"We could have done this straight from one database to the other, but since we have chosen the product we want to have all integration done via Sterling Integrator," says Sigurdson, suggesting that the decision to use XML for integration was more supplier-driven than customer-driven.

The same is true of Lupton Fawcett, a legal firm that worked with consultancy ITM Group to implement Novell's Silverstream exteND integration software. Lupton Fawcett's IT manager Sean Denham uses Silverstream to aggregate data into a central XML-driven portal, but admits he used it simply because it came with the package. "It was not the reason we went for this product. But I think it is something that could be an additional bonus," he says.

The area where XML and web services will really deliver benefits is in inter-company integration, where business partners integrate their supply chains, publishing data sources for each other as web services, and exchanging documents in XML format so computers can read them.

Kevin Hart, business development manager at Sage eServices, says the company is one of several suppliers that have integrated the eBis-XML schema set into its accounting software. The family of schemas, produced by the Business Application Software Developers Association, enables companies to exchange business documents such as purchase orders and invoices.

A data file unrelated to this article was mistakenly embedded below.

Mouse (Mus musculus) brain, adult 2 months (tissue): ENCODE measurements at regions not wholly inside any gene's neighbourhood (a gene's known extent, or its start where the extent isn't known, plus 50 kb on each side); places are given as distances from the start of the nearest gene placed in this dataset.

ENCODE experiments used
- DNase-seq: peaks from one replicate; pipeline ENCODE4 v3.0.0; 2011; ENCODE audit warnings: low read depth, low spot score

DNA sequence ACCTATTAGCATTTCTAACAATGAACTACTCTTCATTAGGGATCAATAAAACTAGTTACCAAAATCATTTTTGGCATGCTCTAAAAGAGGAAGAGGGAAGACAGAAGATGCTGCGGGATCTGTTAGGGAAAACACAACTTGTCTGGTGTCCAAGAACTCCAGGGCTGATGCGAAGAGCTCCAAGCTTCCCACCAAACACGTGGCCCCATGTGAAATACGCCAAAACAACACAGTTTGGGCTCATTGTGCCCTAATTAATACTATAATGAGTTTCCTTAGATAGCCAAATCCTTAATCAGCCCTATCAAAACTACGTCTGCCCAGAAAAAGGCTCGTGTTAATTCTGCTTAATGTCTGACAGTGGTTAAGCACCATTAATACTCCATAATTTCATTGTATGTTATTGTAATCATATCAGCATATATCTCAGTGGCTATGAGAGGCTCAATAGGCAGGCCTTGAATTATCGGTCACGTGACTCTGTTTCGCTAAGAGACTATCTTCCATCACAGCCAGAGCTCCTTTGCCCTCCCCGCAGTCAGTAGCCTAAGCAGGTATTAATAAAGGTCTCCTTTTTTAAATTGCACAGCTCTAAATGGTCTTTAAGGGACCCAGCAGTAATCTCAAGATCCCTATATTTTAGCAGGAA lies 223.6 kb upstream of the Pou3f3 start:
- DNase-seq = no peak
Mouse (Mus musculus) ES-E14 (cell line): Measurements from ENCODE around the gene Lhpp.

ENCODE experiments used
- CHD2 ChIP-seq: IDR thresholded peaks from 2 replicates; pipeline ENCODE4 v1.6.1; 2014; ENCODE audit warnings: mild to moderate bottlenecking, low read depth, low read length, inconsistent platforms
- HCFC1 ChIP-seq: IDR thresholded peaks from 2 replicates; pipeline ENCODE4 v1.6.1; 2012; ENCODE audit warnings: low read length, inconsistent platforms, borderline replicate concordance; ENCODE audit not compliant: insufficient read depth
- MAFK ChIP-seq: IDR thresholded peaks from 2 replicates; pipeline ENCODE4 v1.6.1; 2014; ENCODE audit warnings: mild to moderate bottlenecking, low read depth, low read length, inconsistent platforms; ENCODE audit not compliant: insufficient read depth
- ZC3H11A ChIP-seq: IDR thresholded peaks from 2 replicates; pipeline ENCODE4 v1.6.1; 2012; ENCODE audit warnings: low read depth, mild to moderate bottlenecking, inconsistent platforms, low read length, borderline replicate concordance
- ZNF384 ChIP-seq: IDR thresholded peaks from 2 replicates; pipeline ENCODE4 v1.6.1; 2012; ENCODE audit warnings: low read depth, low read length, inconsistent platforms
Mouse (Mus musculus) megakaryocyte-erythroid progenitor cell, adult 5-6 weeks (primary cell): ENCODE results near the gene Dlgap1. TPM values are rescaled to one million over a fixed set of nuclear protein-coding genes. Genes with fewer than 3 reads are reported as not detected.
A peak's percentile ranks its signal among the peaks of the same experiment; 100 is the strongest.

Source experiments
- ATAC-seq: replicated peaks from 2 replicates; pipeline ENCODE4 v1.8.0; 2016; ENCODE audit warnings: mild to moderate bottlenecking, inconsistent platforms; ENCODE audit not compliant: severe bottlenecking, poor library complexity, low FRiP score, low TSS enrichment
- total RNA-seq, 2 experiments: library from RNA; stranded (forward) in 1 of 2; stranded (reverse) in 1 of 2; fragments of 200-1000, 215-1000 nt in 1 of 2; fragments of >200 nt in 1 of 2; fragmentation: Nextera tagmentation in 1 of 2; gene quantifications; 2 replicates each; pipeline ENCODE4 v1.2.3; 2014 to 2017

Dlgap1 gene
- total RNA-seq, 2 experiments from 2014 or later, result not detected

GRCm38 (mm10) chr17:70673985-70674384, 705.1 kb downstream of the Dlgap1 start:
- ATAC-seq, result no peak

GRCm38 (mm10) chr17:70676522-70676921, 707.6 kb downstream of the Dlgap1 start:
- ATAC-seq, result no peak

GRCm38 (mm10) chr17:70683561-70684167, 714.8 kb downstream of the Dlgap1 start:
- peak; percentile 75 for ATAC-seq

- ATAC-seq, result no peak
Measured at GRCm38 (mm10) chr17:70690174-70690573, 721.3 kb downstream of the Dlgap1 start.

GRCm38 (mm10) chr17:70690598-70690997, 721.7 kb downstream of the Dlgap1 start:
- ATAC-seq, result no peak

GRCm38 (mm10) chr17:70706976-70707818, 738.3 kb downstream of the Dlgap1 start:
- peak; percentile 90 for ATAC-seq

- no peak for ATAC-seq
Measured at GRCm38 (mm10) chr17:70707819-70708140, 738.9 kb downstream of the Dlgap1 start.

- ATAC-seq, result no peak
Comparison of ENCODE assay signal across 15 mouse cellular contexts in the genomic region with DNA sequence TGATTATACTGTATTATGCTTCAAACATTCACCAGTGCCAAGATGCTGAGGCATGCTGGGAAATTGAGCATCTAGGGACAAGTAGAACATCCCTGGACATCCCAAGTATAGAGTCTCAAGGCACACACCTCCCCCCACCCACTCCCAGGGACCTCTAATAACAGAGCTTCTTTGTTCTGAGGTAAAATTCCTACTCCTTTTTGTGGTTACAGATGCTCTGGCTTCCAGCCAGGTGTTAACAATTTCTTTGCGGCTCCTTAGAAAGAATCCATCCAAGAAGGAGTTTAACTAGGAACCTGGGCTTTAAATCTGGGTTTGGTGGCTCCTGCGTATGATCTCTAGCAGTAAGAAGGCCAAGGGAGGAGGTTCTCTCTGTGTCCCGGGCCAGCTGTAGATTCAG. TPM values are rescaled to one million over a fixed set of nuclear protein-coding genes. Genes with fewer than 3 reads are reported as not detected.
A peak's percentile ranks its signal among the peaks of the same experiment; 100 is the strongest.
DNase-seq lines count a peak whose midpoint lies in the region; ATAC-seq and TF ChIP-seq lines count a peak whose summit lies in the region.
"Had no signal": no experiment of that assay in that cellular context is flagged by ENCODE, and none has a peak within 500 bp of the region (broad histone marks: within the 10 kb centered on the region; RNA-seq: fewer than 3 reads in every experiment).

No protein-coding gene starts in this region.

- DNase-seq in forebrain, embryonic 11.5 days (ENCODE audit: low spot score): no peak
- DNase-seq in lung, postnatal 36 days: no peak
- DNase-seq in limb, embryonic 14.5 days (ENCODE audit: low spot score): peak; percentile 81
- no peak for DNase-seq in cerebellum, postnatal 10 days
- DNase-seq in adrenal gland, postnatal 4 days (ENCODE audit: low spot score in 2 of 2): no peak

The problem is that even in horizontal e-commerce there are several standards for XML-based business documents. XML interoperability group Oasis, along with the United Nations e-business group UN/Cefact developed ebXML, for example, to serve a similar purpose. Confusion over XML standards, and the investment needed to modify back-end systems to support the formats, is making it difficult for companies to persuade business partners to make the switch to XML.

Sigurdson says he would like to extend XML integration beyond the firewall to connect with suppliers and customers. "We have over 1,000 customers but not all of them are ready to integrate," he says, and the three large suppliers that take 90% of his orders have the same problem. "It will be a difficult task to change them. They have a large customer base."

Other issues, such as security and reliability, face inter-company integrators. While Microsoft and IBM are addressing this with new XML-based formats such as WS-Reliability and WS-Security, it is still too soon for many companies to take a gamble on untested technologies.

XML and web services have a lot to offer, but the real cost savings will not emerge until more people adopt it. They are caught in a familiar Catch-22 situation, as we wait at the bottom of what could become a promising growth curve.


XML provides a data integration language that is readable by both machines and humans (with a little training)

Vertical markets have been working on their own XML-based data integration languages

Web services let enabled applications interact autonomously with services on the internet

XML and web services can be used both for internal data integration and to connect to your business partners' supply chains

Challenges to inter-company integration with web services include reliability and security issues, slow take-up and numerous language "standards".